The first set­ting is akin to stand­ing next to both peo­ple at a par­ty: you know both of them, and you get to lis­ten in. The lat­ter is like sit­ting next to some­one on the phone: it might be an inter­est­ing con­ver­sa­tion, but some­times it’s just noise.

Most users don’t reply or tweet much; they’re peo­ple you have things in com­mon with, but they’re not hyper-active on Twit­ter. Whey they do reply to some­one, it’s prob­a­bly going to be some­thing you find inter­est­ing (and, if in_reply_to_id is set for each tweet, you can view the whole conversation)

For the high-vol­ume or high-fol­low­er-count users (@gruber, @clint), their replies are less rel­e­vant: they have many more fol­low­ers, and most have lit­tle to noth­ing in com­mon with you. Replies from them are more phone con­ver­sa­tion, less par­ty conversation.

Once you’ve allowed per-user reply set­tings, fil­ters based on tweet text is a great exten­sion. I want to black­list RTs, cer­tain hash­tags, and oth­er dumb memes. More on that tomorrow.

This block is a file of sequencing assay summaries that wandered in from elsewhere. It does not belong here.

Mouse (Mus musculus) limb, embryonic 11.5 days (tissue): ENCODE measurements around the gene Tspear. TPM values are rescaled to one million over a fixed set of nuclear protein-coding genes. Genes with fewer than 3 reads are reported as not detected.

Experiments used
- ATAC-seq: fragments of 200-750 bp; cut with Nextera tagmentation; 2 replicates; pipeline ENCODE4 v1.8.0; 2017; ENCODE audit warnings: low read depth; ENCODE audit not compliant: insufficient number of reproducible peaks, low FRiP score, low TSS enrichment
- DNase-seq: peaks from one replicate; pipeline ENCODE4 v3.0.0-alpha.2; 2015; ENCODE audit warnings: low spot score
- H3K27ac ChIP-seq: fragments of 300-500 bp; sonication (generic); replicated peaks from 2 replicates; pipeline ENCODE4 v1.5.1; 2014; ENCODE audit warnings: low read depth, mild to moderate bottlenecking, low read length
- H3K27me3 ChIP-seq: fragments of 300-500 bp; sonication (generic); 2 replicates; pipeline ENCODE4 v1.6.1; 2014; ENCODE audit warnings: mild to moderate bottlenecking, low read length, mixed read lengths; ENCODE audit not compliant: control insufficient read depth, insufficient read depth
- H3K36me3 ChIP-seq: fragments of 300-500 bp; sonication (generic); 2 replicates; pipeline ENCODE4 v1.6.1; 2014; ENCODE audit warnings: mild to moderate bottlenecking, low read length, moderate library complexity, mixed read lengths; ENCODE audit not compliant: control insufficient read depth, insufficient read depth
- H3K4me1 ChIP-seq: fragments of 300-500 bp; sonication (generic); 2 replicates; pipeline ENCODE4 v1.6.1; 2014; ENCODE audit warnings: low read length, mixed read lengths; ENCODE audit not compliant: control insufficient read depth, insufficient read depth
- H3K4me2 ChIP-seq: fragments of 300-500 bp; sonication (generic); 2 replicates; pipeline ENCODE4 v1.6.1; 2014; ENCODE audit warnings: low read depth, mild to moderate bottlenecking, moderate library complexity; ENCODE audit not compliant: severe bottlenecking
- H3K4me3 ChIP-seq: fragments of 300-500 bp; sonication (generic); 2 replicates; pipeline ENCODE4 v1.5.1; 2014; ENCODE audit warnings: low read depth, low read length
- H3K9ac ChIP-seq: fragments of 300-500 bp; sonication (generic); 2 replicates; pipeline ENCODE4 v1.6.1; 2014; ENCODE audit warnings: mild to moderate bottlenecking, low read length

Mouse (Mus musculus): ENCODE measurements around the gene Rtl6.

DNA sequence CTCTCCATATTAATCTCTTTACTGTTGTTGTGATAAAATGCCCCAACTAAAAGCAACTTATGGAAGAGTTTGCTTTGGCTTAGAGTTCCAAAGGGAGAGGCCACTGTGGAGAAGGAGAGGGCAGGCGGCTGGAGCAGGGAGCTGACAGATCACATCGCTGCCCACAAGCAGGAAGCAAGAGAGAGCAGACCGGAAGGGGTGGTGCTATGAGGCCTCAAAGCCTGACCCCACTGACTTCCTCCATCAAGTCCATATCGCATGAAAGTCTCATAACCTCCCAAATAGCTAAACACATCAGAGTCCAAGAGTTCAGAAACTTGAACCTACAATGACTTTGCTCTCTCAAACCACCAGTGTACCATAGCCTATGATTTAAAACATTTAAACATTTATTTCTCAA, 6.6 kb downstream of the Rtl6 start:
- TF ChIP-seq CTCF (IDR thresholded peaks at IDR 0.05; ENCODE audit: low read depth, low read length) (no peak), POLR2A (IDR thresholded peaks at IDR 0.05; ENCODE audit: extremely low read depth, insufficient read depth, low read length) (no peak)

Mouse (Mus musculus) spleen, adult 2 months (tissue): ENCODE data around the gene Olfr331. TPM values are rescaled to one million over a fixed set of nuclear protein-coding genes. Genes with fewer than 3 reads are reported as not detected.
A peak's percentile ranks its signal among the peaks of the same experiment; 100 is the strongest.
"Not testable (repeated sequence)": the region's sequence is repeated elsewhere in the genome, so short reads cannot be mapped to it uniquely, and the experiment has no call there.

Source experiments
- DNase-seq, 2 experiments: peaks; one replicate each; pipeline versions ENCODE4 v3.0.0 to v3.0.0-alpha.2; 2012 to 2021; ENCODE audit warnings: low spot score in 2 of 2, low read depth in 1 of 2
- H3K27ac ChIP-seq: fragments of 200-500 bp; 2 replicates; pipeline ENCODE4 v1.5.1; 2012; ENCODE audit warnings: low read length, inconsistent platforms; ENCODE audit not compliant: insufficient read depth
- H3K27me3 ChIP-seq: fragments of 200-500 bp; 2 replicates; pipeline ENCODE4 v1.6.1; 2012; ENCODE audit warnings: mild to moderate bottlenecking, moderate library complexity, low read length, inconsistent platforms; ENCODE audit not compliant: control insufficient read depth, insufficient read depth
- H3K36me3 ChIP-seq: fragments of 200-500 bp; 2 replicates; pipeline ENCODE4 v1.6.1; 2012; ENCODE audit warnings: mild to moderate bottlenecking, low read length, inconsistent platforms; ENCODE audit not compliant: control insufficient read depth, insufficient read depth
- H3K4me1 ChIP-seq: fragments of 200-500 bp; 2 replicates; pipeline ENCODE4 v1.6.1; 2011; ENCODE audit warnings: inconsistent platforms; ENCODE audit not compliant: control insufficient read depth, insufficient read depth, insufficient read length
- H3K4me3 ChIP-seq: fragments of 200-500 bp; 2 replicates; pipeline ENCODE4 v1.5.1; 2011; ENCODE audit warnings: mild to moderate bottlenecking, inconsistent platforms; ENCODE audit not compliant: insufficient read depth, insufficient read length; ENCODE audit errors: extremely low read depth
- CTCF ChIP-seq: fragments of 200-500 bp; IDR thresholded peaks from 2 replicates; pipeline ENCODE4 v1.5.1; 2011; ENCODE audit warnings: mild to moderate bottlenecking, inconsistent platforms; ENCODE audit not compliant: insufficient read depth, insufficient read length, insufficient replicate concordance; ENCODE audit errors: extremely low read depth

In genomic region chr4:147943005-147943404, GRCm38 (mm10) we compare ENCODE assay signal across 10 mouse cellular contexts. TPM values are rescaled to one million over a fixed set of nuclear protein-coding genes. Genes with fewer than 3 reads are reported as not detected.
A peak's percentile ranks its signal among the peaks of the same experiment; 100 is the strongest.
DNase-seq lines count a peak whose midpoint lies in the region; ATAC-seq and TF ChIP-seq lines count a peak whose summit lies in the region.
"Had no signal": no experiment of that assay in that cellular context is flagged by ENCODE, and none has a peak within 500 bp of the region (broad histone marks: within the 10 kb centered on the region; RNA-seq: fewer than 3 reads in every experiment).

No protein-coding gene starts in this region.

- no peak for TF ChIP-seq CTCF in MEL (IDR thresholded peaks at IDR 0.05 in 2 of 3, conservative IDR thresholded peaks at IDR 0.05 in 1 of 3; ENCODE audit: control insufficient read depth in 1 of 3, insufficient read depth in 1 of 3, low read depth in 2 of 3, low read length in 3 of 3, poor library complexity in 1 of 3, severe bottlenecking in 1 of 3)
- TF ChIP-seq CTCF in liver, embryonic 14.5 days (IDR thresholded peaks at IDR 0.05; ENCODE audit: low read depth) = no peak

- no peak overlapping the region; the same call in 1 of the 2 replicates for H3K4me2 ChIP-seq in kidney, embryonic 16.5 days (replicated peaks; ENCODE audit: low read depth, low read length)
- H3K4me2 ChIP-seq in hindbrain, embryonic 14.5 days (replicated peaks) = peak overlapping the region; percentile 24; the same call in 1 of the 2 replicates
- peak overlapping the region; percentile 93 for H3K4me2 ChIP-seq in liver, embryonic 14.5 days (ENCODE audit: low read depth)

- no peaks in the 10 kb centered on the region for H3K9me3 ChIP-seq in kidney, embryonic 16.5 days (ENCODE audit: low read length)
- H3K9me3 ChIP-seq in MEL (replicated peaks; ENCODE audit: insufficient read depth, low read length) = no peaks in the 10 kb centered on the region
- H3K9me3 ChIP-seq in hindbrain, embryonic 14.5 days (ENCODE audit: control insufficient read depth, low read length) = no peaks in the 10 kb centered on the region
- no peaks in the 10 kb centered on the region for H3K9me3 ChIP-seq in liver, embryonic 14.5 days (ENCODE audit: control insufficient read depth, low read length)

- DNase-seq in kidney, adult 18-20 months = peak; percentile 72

Part Two: Why is this Twit­ter’s prob­lem to solve? I’ll have that draft fin­ished tomor­row. Here, have an RSS.

22 April 2009 @ 7am


Consumption Guilt

We spend more and more time con­sum­ing oth­er peo­ples’ life by-prod­ucts: sub­scrib­ing to their blogs, read­ing their tweets, look­ing at their photos.

I don’t cre­ate enough in my day to day: I’m tired of see­ing every­one else’s muse expressed, and not indulging mine.

Worse though, is how wide­spread this is: it reach­es far fur­ther than my own lit­tle imma­ture exis­ten­tial cri­sis. Too many of us aren’t pro­duc­ing any­thing worth­while: not mak­ing art, not writ­ing any­thing inter­est­ing or thought-pro­vok­ing, not con­tribut­ing any­thing more than body heat to the col­lec­tive human existence.

Our gen­er­a­tion is going to start feel­ing guilty about that. It should. We’re wrapped up in meta-meta-meta-news, repub­lish­ing and reblog­ging the com­men­tary on anoth­er blog about some arti­cle writ­ten dis­cussing some arti­cle. It’s just mis­er­able, watch­ing the same regur­gi­tat­ed bits float across the wire, only bare­ly mod­i­fied from one URL to the next.